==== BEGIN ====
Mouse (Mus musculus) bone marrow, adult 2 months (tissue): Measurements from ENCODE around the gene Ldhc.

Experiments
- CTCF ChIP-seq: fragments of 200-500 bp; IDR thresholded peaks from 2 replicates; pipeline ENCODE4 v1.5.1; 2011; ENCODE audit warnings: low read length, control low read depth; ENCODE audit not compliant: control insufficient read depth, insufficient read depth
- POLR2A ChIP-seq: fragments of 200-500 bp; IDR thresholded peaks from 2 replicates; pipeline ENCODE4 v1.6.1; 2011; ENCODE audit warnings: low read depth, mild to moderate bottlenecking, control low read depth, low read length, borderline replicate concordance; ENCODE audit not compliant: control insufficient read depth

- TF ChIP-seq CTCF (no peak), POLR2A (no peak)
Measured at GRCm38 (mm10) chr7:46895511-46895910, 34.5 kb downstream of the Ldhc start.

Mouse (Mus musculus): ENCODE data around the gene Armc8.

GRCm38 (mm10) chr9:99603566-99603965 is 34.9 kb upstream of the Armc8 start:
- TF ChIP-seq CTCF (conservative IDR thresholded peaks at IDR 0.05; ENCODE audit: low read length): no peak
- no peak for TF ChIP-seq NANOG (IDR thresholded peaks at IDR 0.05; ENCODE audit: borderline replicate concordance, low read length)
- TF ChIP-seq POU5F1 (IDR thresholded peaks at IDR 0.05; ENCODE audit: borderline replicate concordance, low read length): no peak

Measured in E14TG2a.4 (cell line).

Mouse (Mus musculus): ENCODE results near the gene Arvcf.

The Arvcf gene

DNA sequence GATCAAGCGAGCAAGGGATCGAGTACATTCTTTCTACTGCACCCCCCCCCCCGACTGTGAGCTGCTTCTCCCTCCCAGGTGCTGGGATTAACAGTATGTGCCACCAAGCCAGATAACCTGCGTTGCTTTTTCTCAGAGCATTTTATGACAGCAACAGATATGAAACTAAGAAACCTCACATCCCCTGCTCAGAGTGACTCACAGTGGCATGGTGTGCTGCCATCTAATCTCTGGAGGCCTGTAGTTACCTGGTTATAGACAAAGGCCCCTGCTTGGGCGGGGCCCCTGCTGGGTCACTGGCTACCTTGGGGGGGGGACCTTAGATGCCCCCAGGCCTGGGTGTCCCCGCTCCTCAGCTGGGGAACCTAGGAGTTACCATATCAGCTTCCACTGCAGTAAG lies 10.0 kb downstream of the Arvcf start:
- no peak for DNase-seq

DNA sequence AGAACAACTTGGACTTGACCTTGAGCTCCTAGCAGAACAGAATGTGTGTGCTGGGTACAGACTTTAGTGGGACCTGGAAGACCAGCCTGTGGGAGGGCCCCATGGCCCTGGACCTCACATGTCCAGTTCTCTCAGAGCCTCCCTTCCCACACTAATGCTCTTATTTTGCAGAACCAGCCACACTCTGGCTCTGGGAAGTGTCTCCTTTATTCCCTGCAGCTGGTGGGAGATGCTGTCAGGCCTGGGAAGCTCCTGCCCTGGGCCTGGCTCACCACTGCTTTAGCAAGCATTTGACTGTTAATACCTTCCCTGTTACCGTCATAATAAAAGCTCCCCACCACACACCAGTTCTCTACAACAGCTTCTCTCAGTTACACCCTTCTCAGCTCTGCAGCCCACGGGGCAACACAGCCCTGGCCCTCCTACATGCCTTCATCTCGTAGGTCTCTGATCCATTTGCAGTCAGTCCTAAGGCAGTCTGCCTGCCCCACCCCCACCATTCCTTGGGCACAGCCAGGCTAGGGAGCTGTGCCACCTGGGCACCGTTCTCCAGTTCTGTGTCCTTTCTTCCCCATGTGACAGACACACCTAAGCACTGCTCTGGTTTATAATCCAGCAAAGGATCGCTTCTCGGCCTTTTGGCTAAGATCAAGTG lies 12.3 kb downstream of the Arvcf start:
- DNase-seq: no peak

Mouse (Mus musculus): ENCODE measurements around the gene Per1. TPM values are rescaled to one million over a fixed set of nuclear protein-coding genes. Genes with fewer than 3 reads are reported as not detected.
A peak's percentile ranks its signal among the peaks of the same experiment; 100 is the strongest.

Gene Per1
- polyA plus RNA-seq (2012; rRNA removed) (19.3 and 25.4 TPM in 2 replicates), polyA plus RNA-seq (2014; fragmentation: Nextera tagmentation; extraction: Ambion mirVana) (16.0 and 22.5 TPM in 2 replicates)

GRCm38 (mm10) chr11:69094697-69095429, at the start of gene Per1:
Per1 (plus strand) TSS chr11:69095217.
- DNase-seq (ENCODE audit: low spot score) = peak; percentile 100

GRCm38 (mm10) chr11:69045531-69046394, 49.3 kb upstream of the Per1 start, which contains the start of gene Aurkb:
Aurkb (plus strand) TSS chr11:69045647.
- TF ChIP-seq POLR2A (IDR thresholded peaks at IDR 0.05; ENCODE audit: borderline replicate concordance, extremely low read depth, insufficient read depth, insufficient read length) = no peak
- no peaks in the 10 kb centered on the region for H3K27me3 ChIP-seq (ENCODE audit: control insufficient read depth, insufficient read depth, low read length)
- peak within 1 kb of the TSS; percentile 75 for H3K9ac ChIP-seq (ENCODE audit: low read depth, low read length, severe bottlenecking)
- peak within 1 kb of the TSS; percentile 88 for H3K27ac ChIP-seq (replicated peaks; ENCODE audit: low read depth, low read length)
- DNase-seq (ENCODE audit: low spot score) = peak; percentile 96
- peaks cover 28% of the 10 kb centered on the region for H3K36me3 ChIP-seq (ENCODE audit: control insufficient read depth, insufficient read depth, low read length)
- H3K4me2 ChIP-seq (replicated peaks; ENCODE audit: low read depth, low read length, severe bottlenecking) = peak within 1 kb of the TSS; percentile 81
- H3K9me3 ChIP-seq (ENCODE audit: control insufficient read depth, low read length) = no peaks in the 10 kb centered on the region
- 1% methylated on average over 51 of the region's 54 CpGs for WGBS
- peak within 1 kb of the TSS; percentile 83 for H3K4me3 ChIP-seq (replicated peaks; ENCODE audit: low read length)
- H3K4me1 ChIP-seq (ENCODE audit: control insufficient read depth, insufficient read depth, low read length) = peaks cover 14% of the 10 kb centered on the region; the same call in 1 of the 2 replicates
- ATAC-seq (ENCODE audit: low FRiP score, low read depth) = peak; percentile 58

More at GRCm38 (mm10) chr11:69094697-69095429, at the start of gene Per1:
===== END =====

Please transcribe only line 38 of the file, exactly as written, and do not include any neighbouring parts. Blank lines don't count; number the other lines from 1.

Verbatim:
- H3K4me1 ChIP-seq (ENCODE audit: control insufficient read depth, insufficient read depth, low read length) = peaks cover 14% of the 10 kb centered on the region; the same call in 1 of the 2 replicates